Debating Arabic on Al-Jazeera: Endangerment and identity in divergent discourses

Camelia Suleiman, Russell E. Lucas

Research output: Contribution to journalArticlepeer-review

6 Scopus citations


Eight debates on Al-Jazeera specifically, on the Arabic language, highlight the divergent and convergent discourses about the status of the language and its use today in the Arab world. All address the issue of the weakness of the Arabic language, both internally between formal and dialect, and externally in the face of globalizing English. The participants also link the Arabic language to issues of identity and who the Arabs 'are' during this era of globalization. The article outlines the intellectual roots that many of the participants draw upon-that of the Arab nahda of the late nineteenth and early twentieth centuries. Finally, the article points out that there is a divergence between the general direction of scholarship produced in the West on the Arabic language and about the Al-Jazeera network and the broader intersection of language and nationalism addressed by the Al-Jazeera participants. Beyond noting the obvious linkage between language and nationalism, how actual participants deal with their intellectual legacies while attempting to prescribe and influence the present deserves greater analysis in the case of the Arabic language and its most noted vehicle today-the Al-Jazeera satellite television network.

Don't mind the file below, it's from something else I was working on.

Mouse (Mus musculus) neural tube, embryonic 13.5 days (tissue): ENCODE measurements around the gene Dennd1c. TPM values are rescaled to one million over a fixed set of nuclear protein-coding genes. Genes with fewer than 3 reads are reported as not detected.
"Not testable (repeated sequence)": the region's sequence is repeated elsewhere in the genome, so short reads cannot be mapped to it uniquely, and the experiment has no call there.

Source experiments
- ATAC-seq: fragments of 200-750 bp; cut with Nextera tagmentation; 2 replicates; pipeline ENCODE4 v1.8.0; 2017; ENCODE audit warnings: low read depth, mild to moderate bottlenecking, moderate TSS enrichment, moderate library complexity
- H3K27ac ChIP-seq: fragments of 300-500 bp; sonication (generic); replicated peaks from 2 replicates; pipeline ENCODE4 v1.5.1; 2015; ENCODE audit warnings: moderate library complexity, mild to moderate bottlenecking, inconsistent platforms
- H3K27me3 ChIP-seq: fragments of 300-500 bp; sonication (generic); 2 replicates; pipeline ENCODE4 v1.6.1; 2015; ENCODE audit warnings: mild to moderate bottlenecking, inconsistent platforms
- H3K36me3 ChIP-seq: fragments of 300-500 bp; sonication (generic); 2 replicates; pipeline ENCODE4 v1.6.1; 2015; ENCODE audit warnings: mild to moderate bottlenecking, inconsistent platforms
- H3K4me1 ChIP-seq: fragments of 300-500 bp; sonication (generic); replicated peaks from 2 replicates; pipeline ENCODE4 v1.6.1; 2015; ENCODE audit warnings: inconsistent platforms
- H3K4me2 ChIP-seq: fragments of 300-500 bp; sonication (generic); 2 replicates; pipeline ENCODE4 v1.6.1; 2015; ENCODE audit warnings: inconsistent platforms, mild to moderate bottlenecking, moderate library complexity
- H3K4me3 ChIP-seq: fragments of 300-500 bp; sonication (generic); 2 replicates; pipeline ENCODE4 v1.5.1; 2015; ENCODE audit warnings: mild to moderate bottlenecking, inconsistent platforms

Original languageEnglish
Pages (from-to)190-210
Number of pages21
JournalMiddle East Journal of Culture and Communication
Issue number2
StatePublished - 18 Jul 2012
Externally publishedYes


  • Al-Jazeera
  • Arabic language
  • diglossia
  • identity
  • nahda

ASJC Scopus subject areas

  • Cultural Studies
  • Communication
  • Arts and Humanities (miscellaneous)
  • Sociology and Political Science
  • Political Science and International Relations


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